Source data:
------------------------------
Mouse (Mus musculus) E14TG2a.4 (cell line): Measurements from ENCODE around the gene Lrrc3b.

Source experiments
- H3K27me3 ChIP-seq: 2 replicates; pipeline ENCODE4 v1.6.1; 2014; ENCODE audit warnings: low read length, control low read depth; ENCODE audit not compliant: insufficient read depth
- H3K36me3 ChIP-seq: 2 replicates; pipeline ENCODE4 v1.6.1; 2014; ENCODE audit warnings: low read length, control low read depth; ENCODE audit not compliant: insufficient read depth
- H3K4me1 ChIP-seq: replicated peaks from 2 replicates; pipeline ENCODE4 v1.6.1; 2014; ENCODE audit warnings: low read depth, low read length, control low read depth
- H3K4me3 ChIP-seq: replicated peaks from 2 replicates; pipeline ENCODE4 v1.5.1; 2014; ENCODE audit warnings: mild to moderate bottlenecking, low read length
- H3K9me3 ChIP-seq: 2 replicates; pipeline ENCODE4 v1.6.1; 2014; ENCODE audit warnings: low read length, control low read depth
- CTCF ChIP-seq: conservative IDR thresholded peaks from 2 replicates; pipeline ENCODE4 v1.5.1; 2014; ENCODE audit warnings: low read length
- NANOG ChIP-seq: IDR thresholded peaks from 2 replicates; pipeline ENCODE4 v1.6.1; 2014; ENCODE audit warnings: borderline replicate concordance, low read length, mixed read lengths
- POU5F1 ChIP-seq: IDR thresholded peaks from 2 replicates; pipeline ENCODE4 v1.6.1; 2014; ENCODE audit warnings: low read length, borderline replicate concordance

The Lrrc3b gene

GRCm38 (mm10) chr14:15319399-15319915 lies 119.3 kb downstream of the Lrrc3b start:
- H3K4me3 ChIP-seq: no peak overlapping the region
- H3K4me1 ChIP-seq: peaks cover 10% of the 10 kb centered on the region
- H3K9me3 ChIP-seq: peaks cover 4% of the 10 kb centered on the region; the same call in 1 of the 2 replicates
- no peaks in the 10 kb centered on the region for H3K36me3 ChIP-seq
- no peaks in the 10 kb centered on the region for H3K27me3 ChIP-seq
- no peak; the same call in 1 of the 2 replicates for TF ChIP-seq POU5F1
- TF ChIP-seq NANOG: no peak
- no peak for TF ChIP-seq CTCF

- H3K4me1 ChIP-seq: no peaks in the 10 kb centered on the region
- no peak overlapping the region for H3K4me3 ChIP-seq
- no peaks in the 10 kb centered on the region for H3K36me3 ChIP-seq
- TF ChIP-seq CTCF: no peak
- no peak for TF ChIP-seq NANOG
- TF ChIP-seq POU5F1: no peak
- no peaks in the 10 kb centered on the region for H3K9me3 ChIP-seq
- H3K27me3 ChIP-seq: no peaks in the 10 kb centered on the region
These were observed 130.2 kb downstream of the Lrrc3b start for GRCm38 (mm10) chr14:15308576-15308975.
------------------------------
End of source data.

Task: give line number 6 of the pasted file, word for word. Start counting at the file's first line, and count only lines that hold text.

- H3K4me3 ChIP-seq: replicated peaks from 2 replicates; pipeline ENCODE4 v1.5.1; 2014; ENCODE audit warnings: mild to moderate bottlenecking, low read length